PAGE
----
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Astron. Astrophys. 325, 685-692 (1997)

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1. Introduction

Young stellar objects (YSOs) are characterized by being deeply embedded in the gas and dust of their parent clouds. During the protostellar phase, the mass of the circumstellar material decreases in part due to accretion onto the central star, in part because of outflow. Because the submillimetre range is sensitive to the cold circumstellar material, it is an ideal domain for studying the first steps of stellar evolution (Cabrit & André 1991; Reipurth et al. 1993; André & Montmerle 1994; Henning et al. 1994).

André et al. (1993) and Saraceno et al. (1996) suggested that the bolometric ([FORMULA]) and the millimetre ([FORMULA]) luminosities can provide a very useful tool for tracing the different phases of protostellar evolution. This evolution is, in fact, determined by two factors: the central object's mass which defines [FORMULA] and the circumstellar mass which is proportional to the millimetre flux since the dust can be assumed to be optically thin in this wavelength range. André et al. (1993) and Saraceno et al. (1996) assumed that the dust characteristics are constant during the pre-main-sequence evolution. Nevertheless, dust properties may change during protostellar evolution (Seab 1987; Cardelli et al. 1989). Starting from these considerations, Dent et al. (1995), using a submillimetre colour-colour diagram on a sample of young sources in different evolutionary stages, found that [FORMULA], the exponent of the dust opacity law, seems to change with time, suggesting an evolution of dust properties.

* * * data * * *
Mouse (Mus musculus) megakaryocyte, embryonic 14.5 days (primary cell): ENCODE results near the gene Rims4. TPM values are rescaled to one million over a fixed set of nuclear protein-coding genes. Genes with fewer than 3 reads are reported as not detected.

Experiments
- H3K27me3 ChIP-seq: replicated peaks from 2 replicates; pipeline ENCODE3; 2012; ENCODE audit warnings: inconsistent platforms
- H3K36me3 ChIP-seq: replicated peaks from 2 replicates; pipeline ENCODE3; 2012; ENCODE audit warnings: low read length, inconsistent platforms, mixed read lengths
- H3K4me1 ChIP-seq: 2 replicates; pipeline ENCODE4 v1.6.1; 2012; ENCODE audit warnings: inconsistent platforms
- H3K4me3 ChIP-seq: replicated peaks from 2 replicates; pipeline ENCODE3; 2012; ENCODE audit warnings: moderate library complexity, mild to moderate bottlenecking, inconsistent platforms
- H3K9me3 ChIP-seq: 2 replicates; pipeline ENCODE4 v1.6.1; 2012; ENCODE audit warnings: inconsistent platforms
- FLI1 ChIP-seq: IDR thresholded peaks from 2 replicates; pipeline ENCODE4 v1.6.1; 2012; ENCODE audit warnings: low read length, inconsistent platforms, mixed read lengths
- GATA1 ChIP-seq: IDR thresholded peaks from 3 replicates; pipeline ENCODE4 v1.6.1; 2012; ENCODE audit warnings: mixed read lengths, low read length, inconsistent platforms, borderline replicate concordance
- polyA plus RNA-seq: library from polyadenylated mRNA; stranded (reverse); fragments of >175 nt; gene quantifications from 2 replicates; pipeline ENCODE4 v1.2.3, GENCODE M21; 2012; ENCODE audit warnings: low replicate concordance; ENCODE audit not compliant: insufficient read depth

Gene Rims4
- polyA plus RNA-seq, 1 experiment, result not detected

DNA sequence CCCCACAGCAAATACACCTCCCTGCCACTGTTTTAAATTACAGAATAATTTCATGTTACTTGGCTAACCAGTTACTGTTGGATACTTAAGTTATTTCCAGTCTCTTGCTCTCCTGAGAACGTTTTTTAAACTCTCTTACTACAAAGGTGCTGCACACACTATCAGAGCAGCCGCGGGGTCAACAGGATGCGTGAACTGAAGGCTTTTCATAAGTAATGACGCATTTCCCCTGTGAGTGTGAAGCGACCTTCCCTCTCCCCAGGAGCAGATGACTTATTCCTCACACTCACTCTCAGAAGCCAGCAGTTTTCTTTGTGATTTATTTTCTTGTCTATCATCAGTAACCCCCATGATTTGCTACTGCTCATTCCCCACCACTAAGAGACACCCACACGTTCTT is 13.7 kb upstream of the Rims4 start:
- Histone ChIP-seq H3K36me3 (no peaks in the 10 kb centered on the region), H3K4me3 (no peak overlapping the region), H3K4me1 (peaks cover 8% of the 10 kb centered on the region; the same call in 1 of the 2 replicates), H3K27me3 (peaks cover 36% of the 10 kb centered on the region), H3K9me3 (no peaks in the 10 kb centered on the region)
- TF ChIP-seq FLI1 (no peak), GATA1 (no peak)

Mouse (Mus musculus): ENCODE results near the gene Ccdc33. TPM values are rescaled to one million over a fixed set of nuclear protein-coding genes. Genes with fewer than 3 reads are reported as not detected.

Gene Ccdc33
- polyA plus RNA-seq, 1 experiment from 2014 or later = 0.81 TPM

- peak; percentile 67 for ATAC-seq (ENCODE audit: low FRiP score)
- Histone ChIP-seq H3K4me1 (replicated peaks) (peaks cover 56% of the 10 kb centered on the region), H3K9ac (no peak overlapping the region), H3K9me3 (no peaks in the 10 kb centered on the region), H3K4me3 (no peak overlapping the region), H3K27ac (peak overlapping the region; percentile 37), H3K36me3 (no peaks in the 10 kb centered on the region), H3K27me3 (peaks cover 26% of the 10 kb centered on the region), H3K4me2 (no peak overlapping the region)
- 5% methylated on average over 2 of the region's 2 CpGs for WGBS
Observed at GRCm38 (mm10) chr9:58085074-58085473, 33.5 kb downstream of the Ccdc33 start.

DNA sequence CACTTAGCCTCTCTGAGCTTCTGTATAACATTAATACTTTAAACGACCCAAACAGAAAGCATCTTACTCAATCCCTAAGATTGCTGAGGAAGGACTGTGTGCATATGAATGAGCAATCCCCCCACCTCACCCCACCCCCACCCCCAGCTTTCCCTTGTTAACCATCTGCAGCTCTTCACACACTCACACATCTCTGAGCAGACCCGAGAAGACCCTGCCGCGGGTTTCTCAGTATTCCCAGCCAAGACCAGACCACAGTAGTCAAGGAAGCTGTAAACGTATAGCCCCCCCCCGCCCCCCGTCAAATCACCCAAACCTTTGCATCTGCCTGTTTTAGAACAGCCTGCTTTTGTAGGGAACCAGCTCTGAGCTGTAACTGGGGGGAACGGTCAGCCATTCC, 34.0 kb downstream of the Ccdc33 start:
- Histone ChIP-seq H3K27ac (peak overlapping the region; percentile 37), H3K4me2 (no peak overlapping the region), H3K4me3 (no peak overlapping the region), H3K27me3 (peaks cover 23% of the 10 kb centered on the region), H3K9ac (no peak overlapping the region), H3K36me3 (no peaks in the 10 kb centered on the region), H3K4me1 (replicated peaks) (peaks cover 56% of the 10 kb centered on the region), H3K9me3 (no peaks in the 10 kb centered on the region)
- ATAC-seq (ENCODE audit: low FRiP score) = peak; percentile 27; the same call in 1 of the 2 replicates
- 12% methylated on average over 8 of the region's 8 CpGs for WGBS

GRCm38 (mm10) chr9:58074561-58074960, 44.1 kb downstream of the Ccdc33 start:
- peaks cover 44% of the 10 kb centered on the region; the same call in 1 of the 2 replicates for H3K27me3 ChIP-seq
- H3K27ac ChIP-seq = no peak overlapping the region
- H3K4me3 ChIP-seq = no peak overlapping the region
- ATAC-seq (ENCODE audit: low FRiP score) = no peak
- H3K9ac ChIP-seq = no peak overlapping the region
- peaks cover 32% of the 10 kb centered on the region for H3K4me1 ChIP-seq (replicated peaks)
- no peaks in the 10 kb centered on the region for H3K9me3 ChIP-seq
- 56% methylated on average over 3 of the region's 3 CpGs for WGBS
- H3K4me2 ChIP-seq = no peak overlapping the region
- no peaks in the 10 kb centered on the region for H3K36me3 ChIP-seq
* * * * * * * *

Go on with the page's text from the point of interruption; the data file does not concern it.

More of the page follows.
In this work, we discuss the possibility and the impact of a change in dust properties during the evolution. We present 350 µm to 1.3 mm continuum observations of the ten most luminous ([FORMULA] 200  [FORMULA]) Class I sources (Lada 1987) in L1641, selected from the work of Strom et al. (1989, hereafter SNS). These sources are highly embedded, associated with dense cores and outflow activity. They cover a large range of ([FORMULA] / [FORMULA]) values and are well suited to the purpose of this work. For these objects, we determine dust properties and masses and we attempt to identify a possible evolution of dust characteristics.

The giant molecular cloud L1641 is located in the southern part of the Ori A molecular cloud at a distance of 480 pc (SNS). This cloud and its associated IR sources have been extensively studied (SNS; Chen et al. 1993a, b; Chen & Tokunaga 1994). The outflow activity in this cloud has been studied by Morgan & Bally (1991) and by Morgan et al. (1991). Individual YSOs in this cloud have been studied by Davis & Eislöffel (1995), McMullin et al. (1994), Morgan et al. (1990) and Myers et al. (1987).

Sect. 2 presents the observations and Sect. 3 deals with the data analysis and results. The possible change of [FORMULA] with time is discussed in Sect. 4. Finally, the main conclusions are drawn in Sect. 5. A discussion of individual sources is presented in the Appendix.

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© European Southern Observatory (ESO) 1997

Online publication: April 28, 1998